Students' Research Circle    
 
 
2022
2021
2020
2019
2018
2017
2016
2015
2014
2013
2012
2011
2010
2009
2008
The conference
Session 1
Jury 1
» Session 2
Jury 2
Sponsors
Awards-list
2007
2006
2005
2004
2003
2002
Home » Archive » 2008 » Session 2

Biology session

'Violation of expectation’ paradigm in dogs in ’naive physical’ experiments
Gergely Anna II. évfolyam
Institute of Biology, Department of Ecology
Supervisors: Dr. Topál József, Erdőhegyi Ágnes, Dr. Kabai Péter

Abstract:

Violation-of-expectation method is widely used to illustrate different aspects of infant cognition (e.g. Baillargeon 2004). In the standard version of this paradigm the subject sees repeatedly an expected event, which is consistent with his/her expectation and an unexpected event, which violates this expectation. To study whether this paradigm can be eligible to track cognitive processes in dogs we conducted two “violation of expectation” experiments. In these experiments we focused on the concept of size-constancy and gravitation.

In the ‘size-constancy’ the ‘test group’ (N=10) in the six shaping trials could witness a pot with food in it moving remotely (by a nylon string) from a predetermined starting point into a box then out again and finally stop at the end point. After 15 sec the experimenter went to the pot and gave the food to the dog. Then the single test trial followed (unexpected event): subject could see as the pot was directed into the box from where an identical but double-size pot came out and moved to the end point. After 15 sec a piece of food was given to the dog. In order to exclude the novelty effect, in the six shaping trials the ‘control group’ (N=10) could see the pot moving remotely in the box then the double-size one came out from the box and stop at the end point. Then in the single test trial (involving a novelty event) subject could see as the normal-size pot was directed into the box from where the same pot (not the double-size one) came out and moved to the end point.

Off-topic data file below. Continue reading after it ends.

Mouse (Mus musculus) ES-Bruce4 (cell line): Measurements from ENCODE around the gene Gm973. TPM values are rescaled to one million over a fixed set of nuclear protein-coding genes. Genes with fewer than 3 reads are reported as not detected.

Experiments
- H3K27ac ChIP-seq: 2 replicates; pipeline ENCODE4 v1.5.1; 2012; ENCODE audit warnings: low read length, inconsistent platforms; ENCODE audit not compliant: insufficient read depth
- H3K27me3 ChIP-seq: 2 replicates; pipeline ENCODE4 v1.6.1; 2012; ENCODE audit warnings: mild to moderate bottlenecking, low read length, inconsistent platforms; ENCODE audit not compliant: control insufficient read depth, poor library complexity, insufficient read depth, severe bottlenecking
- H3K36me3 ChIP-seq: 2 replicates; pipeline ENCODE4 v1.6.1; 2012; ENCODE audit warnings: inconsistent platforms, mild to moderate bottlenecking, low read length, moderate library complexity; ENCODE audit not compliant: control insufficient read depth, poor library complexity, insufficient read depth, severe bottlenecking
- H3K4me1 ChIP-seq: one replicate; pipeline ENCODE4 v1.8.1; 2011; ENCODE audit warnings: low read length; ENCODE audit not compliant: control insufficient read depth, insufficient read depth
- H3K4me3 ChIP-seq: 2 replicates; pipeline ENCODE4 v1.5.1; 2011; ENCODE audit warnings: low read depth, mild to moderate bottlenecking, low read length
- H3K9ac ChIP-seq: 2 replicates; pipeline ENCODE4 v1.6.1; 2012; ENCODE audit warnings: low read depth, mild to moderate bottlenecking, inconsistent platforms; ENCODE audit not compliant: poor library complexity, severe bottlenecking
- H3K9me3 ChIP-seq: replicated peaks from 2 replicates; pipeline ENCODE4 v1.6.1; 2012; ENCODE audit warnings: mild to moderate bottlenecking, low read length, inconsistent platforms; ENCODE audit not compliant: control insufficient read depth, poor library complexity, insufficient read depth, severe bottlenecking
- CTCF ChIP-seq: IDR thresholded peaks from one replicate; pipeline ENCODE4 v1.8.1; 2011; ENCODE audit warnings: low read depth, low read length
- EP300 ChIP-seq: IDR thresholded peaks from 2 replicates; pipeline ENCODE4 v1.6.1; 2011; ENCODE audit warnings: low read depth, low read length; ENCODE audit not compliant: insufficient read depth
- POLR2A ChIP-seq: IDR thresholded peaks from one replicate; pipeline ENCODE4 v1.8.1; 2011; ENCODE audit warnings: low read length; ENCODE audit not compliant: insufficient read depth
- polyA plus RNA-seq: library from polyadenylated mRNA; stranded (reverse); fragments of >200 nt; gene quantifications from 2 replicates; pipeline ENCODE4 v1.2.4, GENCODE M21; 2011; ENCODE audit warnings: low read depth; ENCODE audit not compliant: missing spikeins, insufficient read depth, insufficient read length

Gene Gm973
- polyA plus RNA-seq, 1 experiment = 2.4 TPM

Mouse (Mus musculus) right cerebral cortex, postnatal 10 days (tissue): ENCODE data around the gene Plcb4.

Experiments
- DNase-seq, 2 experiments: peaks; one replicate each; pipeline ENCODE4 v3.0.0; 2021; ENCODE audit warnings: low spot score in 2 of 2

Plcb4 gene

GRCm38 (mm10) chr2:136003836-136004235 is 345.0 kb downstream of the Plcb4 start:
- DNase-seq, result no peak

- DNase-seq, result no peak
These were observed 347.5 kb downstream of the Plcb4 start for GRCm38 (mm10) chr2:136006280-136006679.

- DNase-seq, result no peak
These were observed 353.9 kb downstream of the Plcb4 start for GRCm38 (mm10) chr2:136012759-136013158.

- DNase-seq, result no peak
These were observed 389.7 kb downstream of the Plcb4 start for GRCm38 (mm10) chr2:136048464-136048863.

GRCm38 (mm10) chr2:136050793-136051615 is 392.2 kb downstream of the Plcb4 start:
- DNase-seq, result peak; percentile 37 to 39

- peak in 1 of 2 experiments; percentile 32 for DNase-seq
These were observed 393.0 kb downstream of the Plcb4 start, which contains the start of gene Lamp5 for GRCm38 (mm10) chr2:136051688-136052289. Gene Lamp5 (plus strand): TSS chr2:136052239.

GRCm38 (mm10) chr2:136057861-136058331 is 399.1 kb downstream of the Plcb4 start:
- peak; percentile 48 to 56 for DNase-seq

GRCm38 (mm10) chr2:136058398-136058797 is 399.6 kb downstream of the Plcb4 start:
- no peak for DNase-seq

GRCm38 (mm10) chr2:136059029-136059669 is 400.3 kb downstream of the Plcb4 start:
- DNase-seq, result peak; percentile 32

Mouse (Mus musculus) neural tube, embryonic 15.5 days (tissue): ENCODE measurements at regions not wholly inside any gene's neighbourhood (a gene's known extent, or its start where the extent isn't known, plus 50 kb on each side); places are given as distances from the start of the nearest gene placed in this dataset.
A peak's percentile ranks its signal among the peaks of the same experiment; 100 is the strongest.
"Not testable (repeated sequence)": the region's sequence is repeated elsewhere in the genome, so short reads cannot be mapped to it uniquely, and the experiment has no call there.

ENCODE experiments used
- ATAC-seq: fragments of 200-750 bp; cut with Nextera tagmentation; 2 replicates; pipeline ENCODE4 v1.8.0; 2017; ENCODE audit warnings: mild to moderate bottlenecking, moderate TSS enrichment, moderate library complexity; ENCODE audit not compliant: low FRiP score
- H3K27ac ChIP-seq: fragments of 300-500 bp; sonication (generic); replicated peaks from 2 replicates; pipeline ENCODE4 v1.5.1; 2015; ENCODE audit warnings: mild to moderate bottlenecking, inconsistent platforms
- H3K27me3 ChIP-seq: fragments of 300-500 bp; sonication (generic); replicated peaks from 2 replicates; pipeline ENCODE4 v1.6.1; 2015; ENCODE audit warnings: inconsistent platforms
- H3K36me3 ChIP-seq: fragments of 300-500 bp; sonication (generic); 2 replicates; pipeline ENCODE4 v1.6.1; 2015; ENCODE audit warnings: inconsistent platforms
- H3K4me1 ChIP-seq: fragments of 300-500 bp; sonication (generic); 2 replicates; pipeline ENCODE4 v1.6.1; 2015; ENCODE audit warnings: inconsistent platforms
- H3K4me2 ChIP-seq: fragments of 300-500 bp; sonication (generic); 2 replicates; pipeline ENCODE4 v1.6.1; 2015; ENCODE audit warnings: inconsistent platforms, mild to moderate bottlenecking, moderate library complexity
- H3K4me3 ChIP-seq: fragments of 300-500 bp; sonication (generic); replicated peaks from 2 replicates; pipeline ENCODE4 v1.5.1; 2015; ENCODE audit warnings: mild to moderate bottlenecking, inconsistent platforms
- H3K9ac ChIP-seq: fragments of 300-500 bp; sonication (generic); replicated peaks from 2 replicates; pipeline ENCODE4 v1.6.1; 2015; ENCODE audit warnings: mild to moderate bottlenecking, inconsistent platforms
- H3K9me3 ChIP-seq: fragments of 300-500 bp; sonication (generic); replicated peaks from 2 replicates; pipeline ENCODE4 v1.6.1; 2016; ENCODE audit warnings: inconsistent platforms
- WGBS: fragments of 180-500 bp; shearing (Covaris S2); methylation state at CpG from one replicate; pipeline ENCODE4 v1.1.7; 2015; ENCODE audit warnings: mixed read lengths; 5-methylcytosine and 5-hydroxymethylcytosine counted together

Our results showed that in the ‘test group’, unlike in the ‘control group’, dogs looked longer the double-size pot at the end point in the test trial than the normal-size pot in the last shaping trial (Paired T test: Test group, p=.009; control group, p=0.31). According to this result we can exclude the novelty effect on the dogs’ looking time in the test trial of the ‘test group’.

In the ‘gravitation’ experiment in the six shaping trials, dogs (N=7) could see a tennis ball connected with a nylon string which was placed on the floor next to the experimenter. Then it was splintered off by her and was placed on the floor again. One control and one test trial followed. In the control trial the experimenter grabbed the ball, lifted it up and then she put it down. In the test trial the ball was pulled up by the nylon string to her hand. After each trial dogs had 15 sec for reaction. Our data showed that dogs’ looking time increased in the test trial when it was compared to the last habituation trial. Subjects looked longer the ball which was moved by the nylon string (Paired T test, p=.087). Looking time also increased in the test trial when it was compared to the control trial (Paired T test, p=0.1).

In sum, changes in the dogs’ looking response in both experiments suggest that dogs can form expectations about the concept of size-constancy and gravitation. It seems that the “violation of expectation” paradigm can be suitable to test physical cognition not only in infants but also in dogs.

Reference:

Baillargeon, R. 2004. Infants’ reasoning about hidden objects: evidence for event-general and event-specific expectations. Developmental Science 7:4, 391–424.



List of lectures